High bacteria levels discovered in Los Angeles County beaches

All Los Angeles County beaches placed under high bacteria warning due to rain

The county beaches will remain open for visitors on Wednesday, May 23, the day before the rainy forecast was expected to be the most intense in the area.

High bacteria levels were discovered Sunday morning in the beaches of the Los Angeles County Board of Supervisors, as well as in the beaches of the San Gabriel, Santa Monica and Burbank city park districts, said Supervisor Michael D. Antonovich (D-Pomona).

Supervisor Antonovich, who was interviewed Monday by The Times, said tests showed bacteria levels were “extremely high.” He said the beaches had been under such high bacteria levels since April 24.

“I have not been told yet how bad it is,” he said Monday. “But you’re going to be disappointed when I tell you it’s been high for a long time.”

Antonovich said the beaches had been clean as of April 17. He said the board was preparing for extreme weather for the next three days.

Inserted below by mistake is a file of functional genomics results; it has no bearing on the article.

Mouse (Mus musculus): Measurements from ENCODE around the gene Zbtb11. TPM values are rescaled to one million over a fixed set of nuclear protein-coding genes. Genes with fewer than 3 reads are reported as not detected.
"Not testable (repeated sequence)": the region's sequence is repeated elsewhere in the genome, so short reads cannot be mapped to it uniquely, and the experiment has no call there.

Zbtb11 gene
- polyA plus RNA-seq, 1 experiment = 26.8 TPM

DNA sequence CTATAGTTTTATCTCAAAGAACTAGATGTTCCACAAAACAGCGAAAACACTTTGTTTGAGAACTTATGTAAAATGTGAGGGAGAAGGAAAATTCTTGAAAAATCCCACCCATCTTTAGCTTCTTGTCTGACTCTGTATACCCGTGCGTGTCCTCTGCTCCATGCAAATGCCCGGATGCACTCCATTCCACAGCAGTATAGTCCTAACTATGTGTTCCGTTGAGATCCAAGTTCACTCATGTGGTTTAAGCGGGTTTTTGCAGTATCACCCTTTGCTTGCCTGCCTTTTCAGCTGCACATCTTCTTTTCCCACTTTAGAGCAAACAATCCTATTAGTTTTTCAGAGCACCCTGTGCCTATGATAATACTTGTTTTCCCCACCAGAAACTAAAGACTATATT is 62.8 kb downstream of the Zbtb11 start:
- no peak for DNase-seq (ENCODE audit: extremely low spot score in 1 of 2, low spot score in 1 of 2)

“We’re going to have beachgoers standing out there and having to wade in water that isn’t supposed to be there,” Antonovich said.

The county also is asking for help from the public in its public health response to the high bacteria levels.

“If you live in San Marino, Long Beach or Pasadena, you should stay indoors and avoid getting wet,” Antonovich said.

Antonovich said beachgoers can take preventative measures to protect themselves such as wearing shoes with rubber soles and keeping their skin covered during the rain.

The county health department is notifying the public about high bacteria levels.

The health department urges anyone with possible health concerns to call the health department at (323) 948-7413.

“We are not saying everyone has to get it (high bacteria levels), but if you develop any type of illness, make sure it’s not in the water,” Antonovich said.

“The health department is telling people to stay away from the beaches. I know I’d do that,” Antonovich said Monday.

The health department’s website states, “The bacteria are legionellae. These bacteria are found naturally in seawater and other body liquids.”

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